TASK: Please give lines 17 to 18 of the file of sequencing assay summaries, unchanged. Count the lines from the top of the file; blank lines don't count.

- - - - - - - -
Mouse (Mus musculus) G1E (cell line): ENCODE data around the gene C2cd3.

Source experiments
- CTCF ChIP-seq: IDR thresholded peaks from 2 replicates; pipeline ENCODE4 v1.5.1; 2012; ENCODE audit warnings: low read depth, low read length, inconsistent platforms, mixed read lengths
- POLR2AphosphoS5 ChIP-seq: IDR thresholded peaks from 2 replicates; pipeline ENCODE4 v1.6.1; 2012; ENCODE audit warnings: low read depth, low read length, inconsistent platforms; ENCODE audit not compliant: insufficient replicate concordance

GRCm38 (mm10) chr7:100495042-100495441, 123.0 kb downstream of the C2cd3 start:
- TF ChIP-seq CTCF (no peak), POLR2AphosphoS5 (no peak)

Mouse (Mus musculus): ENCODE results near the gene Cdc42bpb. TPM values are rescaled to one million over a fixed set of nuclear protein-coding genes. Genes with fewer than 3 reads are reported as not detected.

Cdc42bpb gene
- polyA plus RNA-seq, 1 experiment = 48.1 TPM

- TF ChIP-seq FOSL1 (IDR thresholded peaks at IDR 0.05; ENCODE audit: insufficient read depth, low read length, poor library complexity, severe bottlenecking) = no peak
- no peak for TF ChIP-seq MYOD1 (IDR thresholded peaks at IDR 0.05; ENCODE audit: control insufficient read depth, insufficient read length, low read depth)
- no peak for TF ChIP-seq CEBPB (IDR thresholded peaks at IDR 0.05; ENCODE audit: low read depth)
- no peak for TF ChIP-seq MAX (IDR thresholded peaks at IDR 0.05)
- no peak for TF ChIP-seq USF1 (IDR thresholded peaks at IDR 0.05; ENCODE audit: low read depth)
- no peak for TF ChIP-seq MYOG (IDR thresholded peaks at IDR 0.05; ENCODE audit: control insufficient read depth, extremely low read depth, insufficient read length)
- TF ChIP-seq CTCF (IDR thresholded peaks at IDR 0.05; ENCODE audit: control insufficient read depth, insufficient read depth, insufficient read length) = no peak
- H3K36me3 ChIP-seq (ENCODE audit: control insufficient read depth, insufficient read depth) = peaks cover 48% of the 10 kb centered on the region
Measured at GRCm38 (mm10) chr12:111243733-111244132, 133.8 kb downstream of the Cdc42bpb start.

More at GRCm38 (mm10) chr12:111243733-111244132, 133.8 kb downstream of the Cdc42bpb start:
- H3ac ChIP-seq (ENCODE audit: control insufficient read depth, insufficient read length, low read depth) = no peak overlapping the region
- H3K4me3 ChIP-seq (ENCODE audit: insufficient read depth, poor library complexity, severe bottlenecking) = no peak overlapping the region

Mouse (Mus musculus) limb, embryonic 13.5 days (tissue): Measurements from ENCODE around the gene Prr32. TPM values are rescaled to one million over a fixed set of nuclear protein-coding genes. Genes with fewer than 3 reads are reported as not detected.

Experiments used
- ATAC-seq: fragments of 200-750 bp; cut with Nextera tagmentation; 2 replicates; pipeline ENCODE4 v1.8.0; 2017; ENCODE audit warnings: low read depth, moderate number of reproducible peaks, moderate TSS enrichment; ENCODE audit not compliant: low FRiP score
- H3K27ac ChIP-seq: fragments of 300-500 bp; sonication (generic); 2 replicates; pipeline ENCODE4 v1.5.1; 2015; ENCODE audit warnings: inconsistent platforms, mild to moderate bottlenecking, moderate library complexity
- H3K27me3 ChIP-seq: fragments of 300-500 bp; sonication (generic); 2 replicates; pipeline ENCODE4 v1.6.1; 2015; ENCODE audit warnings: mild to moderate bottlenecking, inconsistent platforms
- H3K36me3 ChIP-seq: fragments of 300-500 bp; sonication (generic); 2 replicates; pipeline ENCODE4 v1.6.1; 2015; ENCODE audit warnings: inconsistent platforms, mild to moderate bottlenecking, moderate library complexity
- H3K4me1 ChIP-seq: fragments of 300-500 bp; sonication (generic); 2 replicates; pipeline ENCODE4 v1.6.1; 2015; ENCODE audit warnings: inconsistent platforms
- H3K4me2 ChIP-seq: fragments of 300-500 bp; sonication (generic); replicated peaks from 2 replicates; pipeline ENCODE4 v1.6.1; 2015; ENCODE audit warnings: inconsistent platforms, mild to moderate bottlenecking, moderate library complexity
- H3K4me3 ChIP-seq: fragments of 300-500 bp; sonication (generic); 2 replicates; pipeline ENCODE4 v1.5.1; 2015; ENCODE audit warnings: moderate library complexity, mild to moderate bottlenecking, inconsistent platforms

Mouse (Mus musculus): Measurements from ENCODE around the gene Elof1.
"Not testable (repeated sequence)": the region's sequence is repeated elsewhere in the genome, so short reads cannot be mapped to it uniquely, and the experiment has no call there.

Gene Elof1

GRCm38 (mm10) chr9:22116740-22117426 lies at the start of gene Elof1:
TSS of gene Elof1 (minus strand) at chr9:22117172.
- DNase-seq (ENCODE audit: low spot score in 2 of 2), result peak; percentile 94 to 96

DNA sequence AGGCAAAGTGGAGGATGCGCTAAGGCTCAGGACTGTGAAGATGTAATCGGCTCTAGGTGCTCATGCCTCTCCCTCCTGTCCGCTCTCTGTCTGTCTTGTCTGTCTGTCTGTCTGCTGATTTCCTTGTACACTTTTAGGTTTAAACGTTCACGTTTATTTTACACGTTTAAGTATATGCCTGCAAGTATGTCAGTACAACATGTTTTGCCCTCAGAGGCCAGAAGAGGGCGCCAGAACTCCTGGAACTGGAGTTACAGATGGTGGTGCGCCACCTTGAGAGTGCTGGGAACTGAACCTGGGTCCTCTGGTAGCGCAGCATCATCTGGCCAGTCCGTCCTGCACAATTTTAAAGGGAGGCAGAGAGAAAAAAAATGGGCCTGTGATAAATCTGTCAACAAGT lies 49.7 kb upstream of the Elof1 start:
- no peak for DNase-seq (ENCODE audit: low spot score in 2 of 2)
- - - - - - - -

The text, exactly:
- H3K36me3 ChIP-seq (ENCODE audit: control insufficient read depth, insufficient read depth) = peaks cover 48% of the 10 kb centered on the region
Measured at GRCm38 (mm10) chr12:111243733-111244132, 133.8 kb downstream of the Cdc42bpb start.